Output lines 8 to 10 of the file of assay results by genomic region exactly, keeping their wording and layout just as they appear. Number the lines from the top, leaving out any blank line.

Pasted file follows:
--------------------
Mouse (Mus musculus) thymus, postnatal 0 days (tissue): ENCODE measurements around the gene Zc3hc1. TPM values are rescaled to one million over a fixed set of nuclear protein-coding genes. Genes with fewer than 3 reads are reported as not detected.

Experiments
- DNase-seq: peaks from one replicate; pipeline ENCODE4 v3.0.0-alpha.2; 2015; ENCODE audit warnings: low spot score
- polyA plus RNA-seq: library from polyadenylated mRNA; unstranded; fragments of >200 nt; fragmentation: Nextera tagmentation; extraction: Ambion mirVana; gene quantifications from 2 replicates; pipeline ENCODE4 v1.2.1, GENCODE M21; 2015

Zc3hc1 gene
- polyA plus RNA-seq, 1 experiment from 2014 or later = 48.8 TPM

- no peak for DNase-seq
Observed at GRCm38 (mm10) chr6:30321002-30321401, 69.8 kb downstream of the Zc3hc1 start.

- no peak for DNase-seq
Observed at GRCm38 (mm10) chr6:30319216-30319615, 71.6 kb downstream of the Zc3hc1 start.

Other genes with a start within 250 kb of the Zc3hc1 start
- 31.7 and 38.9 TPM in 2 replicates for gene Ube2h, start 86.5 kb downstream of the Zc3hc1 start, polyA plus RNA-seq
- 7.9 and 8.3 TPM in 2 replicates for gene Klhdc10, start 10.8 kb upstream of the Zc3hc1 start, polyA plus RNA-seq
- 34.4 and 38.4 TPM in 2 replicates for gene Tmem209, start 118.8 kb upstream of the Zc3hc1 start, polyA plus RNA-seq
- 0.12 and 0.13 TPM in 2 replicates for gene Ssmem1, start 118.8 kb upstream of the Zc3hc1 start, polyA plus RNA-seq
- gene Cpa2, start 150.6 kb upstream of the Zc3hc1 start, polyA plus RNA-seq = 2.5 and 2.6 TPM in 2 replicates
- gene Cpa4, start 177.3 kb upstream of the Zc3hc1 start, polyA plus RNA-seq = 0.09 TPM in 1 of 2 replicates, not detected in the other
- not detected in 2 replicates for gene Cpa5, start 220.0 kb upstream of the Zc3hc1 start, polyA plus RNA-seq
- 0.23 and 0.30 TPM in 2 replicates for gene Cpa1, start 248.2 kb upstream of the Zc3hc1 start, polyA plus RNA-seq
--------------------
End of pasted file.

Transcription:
Observed at GRCm38 (mm10) chr6:30321002-30321401, 69.8 kb downstream of the Zc3hc1 start.

- no peak for DNase-seq
Observed at GRCm38 (mm10) chr6:30319216-30319615, 71.6 kb downstream of the Zc3hc1 start.